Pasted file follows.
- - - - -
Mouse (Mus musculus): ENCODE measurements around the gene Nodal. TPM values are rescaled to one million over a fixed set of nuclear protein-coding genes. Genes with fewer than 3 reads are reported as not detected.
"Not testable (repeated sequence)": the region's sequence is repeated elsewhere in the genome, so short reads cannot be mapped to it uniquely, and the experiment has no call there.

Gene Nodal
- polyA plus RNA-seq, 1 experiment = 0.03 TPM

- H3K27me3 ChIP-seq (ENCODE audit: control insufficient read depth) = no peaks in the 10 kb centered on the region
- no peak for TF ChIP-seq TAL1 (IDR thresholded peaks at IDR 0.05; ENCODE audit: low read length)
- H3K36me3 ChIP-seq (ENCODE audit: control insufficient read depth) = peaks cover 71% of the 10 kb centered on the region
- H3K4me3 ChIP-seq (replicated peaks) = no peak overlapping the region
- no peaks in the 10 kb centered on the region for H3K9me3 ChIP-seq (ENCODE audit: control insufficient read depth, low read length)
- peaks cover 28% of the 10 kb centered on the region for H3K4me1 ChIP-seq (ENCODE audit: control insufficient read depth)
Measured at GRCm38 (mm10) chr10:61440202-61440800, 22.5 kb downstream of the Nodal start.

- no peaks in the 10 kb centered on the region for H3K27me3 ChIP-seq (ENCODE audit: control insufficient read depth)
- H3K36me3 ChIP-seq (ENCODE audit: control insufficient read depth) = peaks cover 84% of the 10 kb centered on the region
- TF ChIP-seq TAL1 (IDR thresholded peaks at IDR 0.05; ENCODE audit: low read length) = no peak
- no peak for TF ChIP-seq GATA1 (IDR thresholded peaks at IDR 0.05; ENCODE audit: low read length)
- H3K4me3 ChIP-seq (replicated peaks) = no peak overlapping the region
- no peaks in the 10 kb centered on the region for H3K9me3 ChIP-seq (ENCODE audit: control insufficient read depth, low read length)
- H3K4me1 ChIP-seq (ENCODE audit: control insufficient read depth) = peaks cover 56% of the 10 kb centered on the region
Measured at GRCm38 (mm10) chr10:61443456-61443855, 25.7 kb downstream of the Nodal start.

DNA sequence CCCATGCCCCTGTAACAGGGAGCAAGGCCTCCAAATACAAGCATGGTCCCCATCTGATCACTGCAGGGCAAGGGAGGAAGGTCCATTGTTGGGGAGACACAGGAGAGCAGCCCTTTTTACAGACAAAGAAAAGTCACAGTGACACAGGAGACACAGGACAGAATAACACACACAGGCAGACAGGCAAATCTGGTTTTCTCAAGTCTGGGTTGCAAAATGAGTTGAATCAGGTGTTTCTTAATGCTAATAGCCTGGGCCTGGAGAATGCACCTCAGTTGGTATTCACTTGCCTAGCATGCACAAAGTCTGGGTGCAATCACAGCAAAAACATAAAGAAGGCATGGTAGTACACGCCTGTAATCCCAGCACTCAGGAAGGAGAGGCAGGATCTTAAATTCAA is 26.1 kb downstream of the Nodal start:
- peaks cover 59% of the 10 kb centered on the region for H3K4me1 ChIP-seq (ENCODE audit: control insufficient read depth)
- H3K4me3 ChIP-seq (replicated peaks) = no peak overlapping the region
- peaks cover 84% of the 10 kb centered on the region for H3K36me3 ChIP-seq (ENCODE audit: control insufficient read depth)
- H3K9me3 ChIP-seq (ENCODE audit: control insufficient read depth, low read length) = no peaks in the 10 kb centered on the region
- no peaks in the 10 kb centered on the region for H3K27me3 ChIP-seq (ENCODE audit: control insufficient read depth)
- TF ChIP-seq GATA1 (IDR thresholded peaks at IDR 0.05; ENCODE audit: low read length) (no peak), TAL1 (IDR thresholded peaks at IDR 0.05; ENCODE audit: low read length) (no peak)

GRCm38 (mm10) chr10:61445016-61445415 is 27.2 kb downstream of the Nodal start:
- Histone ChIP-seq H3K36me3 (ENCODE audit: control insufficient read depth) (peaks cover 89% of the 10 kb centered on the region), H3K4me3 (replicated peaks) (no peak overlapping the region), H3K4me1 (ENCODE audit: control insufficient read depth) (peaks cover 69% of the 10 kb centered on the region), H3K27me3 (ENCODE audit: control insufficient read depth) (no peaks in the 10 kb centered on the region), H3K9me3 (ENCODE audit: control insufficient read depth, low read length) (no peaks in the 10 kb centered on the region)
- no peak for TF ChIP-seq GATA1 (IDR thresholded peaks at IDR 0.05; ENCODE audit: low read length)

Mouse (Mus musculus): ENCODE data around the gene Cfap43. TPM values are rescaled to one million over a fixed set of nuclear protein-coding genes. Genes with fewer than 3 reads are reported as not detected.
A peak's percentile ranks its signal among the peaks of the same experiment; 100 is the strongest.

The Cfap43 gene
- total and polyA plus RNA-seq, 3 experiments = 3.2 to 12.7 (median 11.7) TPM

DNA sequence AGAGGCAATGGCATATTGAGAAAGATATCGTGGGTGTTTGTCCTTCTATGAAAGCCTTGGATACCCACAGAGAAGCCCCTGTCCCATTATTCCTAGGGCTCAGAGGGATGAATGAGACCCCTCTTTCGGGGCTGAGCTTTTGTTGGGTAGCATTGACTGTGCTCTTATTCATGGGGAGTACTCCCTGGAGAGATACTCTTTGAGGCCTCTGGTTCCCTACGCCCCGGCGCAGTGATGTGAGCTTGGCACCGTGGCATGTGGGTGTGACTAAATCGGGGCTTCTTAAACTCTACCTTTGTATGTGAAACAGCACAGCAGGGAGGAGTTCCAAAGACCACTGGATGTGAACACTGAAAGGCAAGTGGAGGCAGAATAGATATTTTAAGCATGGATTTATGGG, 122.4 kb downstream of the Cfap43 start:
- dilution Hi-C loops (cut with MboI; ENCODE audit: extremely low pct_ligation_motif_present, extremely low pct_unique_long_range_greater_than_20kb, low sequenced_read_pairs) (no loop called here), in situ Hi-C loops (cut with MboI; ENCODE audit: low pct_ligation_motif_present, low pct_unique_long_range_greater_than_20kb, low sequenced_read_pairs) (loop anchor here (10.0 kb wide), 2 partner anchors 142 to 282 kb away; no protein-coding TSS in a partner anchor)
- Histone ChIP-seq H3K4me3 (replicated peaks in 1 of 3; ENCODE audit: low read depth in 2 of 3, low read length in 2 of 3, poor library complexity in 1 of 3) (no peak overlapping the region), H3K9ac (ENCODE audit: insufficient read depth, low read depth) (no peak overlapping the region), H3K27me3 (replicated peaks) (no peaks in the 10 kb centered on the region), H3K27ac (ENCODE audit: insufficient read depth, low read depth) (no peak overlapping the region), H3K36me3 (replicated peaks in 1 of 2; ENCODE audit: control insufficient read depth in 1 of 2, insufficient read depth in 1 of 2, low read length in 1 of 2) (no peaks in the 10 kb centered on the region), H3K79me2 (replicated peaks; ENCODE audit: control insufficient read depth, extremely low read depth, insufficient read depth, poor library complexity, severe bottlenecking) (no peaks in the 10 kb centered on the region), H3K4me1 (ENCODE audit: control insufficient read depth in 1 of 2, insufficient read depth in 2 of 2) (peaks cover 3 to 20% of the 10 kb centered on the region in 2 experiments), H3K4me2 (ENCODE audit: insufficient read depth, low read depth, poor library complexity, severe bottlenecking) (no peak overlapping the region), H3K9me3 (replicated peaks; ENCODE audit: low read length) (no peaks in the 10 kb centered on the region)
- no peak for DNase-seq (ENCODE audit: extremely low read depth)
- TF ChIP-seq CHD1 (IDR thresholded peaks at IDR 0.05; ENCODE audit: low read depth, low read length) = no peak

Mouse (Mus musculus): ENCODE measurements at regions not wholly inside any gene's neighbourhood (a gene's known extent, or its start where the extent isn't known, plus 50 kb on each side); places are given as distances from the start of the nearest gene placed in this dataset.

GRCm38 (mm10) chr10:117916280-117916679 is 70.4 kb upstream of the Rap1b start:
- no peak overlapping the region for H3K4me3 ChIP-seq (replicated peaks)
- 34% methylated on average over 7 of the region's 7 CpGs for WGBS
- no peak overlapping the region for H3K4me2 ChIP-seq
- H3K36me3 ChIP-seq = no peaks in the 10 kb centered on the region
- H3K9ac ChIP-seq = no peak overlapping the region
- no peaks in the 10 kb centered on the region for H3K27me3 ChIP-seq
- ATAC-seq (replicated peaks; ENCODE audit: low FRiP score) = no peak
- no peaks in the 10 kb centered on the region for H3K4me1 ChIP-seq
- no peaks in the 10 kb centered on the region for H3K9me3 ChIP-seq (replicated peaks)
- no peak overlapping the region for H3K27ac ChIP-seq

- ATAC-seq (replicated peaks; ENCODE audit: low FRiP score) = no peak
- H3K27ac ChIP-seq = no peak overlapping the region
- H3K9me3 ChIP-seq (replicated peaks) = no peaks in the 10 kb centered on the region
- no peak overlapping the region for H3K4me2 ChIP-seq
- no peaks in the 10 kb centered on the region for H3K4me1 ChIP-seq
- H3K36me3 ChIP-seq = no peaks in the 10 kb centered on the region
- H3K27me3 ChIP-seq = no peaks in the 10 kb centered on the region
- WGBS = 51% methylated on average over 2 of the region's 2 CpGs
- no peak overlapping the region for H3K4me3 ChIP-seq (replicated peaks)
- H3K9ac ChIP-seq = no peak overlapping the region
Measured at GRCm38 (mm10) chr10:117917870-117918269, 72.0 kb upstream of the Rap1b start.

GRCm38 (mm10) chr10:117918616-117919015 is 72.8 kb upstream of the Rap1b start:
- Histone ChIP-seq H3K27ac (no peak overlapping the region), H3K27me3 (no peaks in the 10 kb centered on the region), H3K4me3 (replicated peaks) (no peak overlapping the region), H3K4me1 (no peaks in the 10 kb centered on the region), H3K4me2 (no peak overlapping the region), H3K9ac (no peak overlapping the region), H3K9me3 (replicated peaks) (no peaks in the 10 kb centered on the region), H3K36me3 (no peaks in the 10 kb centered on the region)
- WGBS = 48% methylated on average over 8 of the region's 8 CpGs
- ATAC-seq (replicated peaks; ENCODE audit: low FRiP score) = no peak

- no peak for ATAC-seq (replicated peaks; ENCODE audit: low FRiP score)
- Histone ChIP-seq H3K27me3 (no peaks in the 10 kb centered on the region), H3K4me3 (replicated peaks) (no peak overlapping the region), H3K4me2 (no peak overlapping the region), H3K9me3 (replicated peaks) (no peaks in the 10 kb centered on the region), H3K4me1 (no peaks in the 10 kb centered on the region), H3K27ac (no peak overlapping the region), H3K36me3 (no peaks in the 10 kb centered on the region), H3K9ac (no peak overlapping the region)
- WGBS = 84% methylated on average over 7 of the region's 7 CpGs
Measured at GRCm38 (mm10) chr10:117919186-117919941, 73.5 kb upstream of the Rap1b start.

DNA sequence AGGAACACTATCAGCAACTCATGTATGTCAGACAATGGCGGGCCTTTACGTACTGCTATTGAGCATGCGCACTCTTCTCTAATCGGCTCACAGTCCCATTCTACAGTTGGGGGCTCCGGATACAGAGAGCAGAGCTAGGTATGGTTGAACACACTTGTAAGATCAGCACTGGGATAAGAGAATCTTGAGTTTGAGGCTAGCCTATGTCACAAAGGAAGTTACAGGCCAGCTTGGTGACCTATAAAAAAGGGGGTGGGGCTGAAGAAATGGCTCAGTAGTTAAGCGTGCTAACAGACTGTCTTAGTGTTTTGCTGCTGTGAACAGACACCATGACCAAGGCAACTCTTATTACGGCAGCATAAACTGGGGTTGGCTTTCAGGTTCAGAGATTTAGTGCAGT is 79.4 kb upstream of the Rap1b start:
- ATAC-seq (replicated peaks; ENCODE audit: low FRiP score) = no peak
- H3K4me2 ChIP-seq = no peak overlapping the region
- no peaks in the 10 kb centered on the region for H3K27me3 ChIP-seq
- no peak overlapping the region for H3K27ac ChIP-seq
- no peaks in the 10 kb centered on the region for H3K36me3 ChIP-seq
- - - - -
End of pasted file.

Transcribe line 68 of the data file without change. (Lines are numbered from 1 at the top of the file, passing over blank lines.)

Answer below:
- WGBS = 84% methylated on average over 7 of the region's 7 CpGs